Syria war: Powers meet to push ceasefire plan
World powers are meeting in New York to try to move forward a tentative plan to bring about a ceasefire in Syria.
Countries on both sides of the conflict are seeking to narrow considerable gaps which stand in the way of progress.
These include the fate of Syria's president, which groups could join talks with the regime, and which should be classed as terrorists.
The UN Security Council is expected to later vote on a text backing the broad plan for a truce and negotiations.
It follows a meeting of the so-called International Syrian Support Group (ISSG) which met in Vienna in November and agreed on the parameters of a political plan for the war-torn country.
There, 19 countries, including Syria's allies Russia and Iran, set a target of 1 January for the start of peace talks between the regime and the opposition.
The delegates signed a UN statement calling for a ceasefire to be agreed by 14 May 2016 and for free elections to be held a year later.
Barbara Plett Usher, UN Correspondent, New York
There are some smiles, but no answers. In two previous meetings diplomats agreed a broad timetable for a ceasefire and political negotiations. But that was the easy part.
Now they're trying to forge a unified opposition delegation for the talks and decide which armed groups are terrorists. Russia and Iran, which back Syrian President Bashar al-Assad, have made clear they're unhappy with the results so far.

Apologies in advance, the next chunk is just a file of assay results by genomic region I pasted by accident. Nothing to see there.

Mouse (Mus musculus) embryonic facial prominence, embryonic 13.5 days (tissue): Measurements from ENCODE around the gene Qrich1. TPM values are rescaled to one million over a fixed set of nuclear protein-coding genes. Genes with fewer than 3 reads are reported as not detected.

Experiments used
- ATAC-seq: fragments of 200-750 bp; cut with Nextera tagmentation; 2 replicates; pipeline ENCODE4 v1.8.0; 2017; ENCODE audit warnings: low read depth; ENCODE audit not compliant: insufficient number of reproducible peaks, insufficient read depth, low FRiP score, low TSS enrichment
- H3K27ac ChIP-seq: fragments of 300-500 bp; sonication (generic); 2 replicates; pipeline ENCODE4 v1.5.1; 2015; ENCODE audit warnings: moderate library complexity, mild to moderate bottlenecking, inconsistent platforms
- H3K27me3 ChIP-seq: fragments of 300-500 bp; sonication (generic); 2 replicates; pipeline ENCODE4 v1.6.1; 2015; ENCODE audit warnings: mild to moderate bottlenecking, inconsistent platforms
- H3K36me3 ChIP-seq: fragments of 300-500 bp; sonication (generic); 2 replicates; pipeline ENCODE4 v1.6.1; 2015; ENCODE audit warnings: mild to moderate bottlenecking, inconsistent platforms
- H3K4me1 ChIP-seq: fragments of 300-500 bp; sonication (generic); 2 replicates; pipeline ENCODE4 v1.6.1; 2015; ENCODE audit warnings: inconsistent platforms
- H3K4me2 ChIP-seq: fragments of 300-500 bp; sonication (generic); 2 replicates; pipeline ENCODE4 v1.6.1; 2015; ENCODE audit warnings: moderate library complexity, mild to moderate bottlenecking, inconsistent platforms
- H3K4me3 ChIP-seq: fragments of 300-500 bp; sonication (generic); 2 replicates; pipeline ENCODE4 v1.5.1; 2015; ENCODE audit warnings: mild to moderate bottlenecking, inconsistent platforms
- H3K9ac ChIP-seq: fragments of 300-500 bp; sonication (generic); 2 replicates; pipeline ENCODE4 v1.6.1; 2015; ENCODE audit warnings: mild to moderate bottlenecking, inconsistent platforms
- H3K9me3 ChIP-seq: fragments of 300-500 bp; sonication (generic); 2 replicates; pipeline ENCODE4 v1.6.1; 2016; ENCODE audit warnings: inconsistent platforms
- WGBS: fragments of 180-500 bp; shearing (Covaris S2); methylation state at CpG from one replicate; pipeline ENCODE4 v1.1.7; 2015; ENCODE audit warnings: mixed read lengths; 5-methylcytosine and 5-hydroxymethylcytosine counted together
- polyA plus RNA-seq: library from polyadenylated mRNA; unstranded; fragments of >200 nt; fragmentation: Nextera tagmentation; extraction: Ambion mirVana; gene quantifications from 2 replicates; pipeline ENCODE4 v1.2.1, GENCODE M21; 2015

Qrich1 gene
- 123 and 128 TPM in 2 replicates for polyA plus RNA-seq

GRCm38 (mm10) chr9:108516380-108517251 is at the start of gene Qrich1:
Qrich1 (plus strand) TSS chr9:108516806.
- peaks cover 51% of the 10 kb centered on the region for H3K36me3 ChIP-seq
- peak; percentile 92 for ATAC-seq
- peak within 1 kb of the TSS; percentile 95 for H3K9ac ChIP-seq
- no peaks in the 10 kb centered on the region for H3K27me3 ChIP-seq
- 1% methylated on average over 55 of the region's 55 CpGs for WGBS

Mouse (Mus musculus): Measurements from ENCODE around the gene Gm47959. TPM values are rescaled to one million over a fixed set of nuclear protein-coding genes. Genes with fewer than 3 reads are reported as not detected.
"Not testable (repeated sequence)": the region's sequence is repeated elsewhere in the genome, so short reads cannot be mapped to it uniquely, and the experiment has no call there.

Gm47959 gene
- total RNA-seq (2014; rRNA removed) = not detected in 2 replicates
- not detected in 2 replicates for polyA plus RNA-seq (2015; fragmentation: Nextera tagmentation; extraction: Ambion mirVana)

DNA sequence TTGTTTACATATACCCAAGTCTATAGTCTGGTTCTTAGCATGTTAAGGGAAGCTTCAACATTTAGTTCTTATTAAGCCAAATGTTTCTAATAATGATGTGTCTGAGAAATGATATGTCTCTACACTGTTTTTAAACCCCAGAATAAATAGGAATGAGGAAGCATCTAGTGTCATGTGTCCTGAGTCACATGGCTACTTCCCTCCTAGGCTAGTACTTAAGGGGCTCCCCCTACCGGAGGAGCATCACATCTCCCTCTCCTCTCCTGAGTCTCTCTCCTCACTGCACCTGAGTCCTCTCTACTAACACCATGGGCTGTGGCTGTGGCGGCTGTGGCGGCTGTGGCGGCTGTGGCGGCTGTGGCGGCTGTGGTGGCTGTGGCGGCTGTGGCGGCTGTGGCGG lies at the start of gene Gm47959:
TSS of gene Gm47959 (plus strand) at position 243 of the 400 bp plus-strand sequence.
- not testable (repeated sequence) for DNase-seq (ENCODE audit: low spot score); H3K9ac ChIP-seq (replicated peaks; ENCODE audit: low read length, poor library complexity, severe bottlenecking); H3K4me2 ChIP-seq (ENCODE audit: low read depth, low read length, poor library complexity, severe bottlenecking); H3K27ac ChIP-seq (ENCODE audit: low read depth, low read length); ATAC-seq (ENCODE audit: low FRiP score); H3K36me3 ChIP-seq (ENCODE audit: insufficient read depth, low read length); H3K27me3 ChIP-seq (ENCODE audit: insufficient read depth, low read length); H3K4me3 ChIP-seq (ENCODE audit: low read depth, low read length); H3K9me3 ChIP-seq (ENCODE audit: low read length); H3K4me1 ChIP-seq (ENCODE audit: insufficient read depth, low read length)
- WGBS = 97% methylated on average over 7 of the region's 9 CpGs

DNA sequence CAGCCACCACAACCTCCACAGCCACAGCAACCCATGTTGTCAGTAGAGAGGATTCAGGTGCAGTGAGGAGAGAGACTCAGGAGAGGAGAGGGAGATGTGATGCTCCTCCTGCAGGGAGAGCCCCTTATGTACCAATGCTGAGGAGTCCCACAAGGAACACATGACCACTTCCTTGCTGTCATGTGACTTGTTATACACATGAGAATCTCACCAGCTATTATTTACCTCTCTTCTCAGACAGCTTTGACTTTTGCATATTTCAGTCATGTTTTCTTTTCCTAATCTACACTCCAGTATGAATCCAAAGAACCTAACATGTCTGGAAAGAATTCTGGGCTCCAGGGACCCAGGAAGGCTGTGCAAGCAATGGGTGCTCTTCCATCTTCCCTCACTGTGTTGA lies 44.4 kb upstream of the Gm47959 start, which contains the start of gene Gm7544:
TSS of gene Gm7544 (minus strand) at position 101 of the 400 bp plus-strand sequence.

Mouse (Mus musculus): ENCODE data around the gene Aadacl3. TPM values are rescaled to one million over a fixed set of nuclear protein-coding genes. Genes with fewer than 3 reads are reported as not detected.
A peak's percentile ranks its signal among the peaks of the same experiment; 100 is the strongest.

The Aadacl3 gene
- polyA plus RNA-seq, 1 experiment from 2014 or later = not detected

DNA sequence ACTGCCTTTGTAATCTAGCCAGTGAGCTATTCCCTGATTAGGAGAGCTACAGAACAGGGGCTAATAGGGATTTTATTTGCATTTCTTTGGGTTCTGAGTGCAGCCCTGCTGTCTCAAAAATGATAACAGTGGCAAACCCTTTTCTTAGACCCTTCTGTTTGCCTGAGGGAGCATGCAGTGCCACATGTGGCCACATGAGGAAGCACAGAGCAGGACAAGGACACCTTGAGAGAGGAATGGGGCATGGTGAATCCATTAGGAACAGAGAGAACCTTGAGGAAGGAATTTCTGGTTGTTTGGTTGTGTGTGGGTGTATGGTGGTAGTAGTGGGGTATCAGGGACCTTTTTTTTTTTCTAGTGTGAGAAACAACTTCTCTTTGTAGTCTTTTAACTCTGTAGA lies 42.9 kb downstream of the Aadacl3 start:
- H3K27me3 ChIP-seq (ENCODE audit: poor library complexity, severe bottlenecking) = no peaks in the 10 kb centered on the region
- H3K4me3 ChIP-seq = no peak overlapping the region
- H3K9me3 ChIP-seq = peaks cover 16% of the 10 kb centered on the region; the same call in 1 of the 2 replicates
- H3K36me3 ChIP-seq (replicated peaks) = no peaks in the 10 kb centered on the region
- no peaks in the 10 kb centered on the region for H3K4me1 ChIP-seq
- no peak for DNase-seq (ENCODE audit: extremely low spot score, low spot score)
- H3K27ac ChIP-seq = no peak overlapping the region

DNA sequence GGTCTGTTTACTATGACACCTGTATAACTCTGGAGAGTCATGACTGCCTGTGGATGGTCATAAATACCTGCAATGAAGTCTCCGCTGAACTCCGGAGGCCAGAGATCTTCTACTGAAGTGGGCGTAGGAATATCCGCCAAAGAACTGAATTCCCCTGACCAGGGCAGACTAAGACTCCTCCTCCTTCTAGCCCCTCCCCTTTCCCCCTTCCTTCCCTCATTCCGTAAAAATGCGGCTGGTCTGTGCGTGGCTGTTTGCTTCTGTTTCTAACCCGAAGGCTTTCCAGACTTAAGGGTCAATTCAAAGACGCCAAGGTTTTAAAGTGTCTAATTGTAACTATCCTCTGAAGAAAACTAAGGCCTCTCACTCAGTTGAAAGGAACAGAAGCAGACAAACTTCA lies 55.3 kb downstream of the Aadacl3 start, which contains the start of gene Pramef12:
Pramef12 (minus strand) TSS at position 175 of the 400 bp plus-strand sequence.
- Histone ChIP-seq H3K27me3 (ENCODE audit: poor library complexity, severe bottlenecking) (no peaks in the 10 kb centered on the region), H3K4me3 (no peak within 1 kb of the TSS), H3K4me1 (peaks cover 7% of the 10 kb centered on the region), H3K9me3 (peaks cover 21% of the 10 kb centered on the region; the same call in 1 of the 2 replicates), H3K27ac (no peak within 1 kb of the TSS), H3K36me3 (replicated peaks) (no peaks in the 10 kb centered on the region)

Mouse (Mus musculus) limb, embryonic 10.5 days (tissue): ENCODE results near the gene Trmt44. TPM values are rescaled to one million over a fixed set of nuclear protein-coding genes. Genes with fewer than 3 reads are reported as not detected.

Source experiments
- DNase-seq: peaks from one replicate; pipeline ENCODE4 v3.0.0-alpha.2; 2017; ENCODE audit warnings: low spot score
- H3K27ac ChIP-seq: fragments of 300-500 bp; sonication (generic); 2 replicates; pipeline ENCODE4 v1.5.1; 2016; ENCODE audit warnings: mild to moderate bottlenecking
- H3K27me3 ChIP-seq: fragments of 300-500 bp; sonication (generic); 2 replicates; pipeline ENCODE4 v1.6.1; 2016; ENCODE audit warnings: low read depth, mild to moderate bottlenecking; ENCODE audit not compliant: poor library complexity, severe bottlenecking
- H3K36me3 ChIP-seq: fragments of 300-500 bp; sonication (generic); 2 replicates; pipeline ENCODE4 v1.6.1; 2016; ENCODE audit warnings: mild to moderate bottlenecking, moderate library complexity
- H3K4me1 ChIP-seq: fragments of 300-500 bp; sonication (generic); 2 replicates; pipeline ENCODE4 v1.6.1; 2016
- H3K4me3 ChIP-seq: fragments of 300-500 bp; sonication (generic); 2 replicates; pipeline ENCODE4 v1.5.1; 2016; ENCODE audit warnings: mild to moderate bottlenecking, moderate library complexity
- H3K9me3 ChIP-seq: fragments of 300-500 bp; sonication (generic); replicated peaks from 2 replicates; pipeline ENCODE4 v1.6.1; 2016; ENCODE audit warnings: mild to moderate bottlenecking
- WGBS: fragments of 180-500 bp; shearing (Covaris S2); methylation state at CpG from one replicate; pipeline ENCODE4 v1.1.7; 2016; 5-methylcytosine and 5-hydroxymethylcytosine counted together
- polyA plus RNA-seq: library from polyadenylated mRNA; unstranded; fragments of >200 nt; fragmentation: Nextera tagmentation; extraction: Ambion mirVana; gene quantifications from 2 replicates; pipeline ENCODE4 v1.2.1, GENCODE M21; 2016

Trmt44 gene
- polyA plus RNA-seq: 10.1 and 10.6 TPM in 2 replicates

And opposition groups are unhappy that there's no mention of Mr Assad's departure. The Western and Arab states that support them have accepted he'll stay for part of the transition, but want guarantees he'll eventually leave office.
Building on the diplomatic momentum, Saudi Arabia, a staunch foe of Syrian President Bashar al-Assad, held a meeting earlier this month of dozens of disparate rebel and Syria opposition groups to try to forge a common approach to possible peace talks.
They agreed to a programme of six months of negotiations followed by the formation of a transitional body from which President Assad and his aides would be excluded.
However, Russia, Iran and Syria dismissed the meeting, saying the groups were unrepresentative and unacceptable.
There are still significant areas of disagreement between the two sides in the war and their backers.
One of the major sticking points is which rebel groups should be considered terrorist outfits and consequently excluded from any talks or ceasefire. Jordan has been tasked with drawing up a list.
The Syrian war, which is heading towards its fifth year, has killed more than 250,000 people and displaced nearly 12 million, the UN says.
Divisions over Assad's future
The United States, which supports the Syrian opposition, wants a negotiated settlement based on the 2012 Geneva Communique, which calls for the formation of a transitional governing body. It says President Bashar al-Assad must go.
Russia, which launched an air campaign against Mr Assad's opponents in September, also calls for the implementation of the Geneva Communique. But it says Mr Assad's future is for the Syrian people, and not external powers, to decide.
Most of Syria's political and armed opposition factions now agree on the need for a managed transition, but they demand that the president leave at the start of it.
Bashar al-Assad says peace talks cannot begin until "terrorism" is eliminated, and that his departure is out of the question before elections are held.